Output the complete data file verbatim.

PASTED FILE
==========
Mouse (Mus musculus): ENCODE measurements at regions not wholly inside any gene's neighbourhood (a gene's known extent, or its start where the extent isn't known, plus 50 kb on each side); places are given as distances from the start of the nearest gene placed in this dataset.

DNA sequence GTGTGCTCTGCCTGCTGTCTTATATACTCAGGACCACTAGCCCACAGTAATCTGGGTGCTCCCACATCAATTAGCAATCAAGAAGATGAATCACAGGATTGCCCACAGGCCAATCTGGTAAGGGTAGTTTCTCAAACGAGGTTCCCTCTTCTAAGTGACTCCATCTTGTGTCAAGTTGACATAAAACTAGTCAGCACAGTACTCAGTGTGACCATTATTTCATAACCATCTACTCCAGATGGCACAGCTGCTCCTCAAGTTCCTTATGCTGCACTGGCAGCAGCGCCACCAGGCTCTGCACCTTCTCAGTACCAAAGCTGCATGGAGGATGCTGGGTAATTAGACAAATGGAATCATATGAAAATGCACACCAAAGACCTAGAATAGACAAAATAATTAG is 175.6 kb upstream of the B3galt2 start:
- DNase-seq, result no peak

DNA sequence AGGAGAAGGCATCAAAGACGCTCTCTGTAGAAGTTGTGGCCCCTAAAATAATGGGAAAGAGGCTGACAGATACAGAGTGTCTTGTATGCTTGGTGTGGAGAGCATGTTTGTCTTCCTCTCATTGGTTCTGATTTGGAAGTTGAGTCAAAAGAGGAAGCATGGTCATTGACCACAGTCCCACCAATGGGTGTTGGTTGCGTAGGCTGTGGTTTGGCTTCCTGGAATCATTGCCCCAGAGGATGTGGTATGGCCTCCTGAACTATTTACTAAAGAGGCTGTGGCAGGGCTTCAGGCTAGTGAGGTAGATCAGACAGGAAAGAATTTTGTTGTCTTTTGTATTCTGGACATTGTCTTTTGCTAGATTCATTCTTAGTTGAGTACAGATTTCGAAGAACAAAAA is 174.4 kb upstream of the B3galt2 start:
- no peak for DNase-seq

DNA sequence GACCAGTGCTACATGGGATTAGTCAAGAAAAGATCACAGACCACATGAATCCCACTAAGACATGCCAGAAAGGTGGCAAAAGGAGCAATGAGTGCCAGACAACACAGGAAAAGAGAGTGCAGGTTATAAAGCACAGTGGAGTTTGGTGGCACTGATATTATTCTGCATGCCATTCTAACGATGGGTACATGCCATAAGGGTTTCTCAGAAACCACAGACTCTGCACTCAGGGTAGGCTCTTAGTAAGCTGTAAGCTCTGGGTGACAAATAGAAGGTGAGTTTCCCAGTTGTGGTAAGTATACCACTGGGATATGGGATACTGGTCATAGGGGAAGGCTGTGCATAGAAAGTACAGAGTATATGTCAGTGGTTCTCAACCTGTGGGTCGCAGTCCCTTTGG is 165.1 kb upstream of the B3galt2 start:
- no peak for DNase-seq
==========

Mouse (Mus musculus): ENCODE measurements at regions not wholly inside any gene's neighbourhood (a gene's known extent, or its start where the extent isn't known, plus 50 kb on each side); places are given as distances from the start of the nearest gene placed in this dataset.

DNA sequence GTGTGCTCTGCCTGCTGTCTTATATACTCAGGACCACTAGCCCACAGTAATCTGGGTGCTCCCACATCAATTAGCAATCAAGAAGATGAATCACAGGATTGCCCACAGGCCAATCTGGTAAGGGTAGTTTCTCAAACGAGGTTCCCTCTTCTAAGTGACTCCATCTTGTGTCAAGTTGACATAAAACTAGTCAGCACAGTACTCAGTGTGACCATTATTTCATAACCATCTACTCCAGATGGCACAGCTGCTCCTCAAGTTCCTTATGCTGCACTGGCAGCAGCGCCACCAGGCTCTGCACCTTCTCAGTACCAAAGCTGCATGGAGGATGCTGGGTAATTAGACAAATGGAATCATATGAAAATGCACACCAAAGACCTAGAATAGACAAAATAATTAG is 175.6 kb upstream of the B3galt2 start:
- DNase-seq, result no peak

DNA sequence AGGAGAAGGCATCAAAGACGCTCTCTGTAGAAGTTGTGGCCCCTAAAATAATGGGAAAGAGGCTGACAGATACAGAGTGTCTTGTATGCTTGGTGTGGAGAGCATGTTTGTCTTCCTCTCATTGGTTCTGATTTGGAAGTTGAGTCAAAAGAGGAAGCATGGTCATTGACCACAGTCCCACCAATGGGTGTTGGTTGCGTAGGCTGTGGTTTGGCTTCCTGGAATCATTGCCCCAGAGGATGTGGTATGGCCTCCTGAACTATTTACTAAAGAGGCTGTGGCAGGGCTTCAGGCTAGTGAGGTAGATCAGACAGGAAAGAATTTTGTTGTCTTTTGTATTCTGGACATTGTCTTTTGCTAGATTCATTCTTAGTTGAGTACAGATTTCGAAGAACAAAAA is 174.4 kb upstream of the B3galt2 start:
- no peak for DNase-seq

DNA sequence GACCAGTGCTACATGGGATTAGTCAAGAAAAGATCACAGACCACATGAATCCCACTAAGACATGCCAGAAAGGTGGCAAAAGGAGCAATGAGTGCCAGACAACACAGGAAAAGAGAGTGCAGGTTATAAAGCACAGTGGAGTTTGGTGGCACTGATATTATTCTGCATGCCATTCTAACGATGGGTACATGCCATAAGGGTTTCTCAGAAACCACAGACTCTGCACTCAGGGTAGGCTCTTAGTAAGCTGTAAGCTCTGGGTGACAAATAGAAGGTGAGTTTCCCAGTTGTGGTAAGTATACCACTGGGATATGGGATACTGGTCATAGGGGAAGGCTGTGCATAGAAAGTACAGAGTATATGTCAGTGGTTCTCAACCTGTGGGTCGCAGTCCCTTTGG is 165.1 kb upstream of the B3galt2 start:
- no peak for DNase-seq